But according to the FTC, “Unbeknownst to many consumers navigating the above process, they have just been charged by a company that, in the vast majority cases, has no relationship with their biller and is not an official payment channel. Less than 2% of the billers in Doxo’s purported payment ‘network’ have authorized Doxo to receive payments on their behalf.” What’s more, the FTC says that in many instances, consumers could have paid their bills directly to the actual companies without incurring any additional charges, including the “Payment Delivery Fee” that Doxo pocketed.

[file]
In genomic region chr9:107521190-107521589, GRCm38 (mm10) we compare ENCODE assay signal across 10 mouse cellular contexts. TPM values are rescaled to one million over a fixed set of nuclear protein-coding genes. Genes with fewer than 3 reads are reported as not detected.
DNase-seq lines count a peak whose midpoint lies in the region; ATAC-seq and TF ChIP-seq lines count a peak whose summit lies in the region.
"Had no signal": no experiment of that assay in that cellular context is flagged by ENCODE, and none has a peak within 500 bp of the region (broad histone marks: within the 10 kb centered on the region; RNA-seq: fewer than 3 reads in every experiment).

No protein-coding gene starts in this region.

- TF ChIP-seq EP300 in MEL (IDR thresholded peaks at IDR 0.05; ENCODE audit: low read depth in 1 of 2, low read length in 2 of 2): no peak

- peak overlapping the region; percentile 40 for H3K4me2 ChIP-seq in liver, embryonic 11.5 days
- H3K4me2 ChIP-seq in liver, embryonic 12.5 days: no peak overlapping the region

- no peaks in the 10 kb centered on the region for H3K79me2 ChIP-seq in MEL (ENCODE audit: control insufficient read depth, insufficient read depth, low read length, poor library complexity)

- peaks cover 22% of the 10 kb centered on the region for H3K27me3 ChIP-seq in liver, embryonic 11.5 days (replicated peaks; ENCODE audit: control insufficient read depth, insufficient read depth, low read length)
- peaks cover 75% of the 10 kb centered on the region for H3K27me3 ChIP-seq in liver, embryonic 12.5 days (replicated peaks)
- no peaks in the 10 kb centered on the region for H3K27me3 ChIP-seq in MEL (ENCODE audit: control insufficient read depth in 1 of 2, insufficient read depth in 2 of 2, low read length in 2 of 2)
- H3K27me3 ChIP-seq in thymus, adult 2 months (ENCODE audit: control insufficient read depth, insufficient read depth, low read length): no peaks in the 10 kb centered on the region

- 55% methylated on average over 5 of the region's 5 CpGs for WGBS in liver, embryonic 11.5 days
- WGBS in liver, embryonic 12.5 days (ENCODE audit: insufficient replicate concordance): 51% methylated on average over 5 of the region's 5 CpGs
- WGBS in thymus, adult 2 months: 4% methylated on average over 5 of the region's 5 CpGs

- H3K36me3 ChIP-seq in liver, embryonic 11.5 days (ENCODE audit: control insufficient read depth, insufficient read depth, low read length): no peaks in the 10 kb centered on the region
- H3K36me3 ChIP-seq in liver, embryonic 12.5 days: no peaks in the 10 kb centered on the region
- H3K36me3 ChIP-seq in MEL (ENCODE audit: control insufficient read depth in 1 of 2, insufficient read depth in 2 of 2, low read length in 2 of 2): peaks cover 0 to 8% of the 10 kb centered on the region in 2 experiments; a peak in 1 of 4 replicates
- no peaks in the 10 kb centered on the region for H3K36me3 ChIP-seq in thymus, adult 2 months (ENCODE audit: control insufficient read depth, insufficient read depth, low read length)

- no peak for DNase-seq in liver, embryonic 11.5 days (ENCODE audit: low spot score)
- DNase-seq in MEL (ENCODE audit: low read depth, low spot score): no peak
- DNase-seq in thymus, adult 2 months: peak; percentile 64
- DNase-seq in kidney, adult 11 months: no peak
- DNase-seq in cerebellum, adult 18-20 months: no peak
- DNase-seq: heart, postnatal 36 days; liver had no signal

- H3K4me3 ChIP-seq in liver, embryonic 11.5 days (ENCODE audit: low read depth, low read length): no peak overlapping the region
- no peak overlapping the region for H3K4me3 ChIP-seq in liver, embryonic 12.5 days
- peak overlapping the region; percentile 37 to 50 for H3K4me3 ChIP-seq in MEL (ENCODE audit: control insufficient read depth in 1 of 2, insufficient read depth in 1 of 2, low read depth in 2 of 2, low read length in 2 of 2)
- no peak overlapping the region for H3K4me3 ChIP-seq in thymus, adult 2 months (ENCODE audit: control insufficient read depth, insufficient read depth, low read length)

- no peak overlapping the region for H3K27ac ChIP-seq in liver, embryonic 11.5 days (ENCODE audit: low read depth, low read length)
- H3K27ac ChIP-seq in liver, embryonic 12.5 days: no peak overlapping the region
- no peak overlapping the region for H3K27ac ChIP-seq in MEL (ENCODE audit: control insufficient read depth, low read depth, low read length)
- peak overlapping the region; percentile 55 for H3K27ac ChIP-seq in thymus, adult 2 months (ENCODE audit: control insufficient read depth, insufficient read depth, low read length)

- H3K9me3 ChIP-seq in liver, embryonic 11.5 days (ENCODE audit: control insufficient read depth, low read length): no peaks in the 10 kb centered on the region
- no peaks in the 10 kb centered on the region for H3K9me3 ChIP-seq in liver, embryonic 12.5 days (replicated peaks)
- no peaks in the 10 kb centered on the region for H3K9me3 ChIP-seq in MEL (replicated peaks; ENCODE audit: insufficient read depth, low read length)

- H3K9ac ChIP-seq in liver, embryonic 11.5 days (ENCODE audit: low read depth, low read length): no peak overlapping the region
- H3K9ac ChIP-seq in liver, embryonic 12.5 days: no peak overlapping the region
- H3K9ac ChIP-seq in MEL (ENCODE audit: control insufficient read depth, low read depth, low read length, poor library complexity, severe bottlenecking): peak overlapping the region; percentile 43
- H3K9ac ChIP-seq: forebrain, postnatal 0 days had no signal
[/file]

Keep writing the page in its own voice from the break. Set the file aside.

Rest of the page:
The FTC alleges that the millions of dollars Doxo collects in hidden fees isn’t the only injury inflicted on consumers. According to the complaint, even though Doxo immediately charges a consumer for payment, in many instances, the company prints a paper check and mails it to the biller – meaning that the consumer’s payment could arrive days or even weeks after the person thinks they’ve paid their bill. Many people discover that Doxo isn’t an official payment channel only after they learn their payment never arrived. According to the FTC, consumers who complained directly to Doxo described in detail the injury they suffered: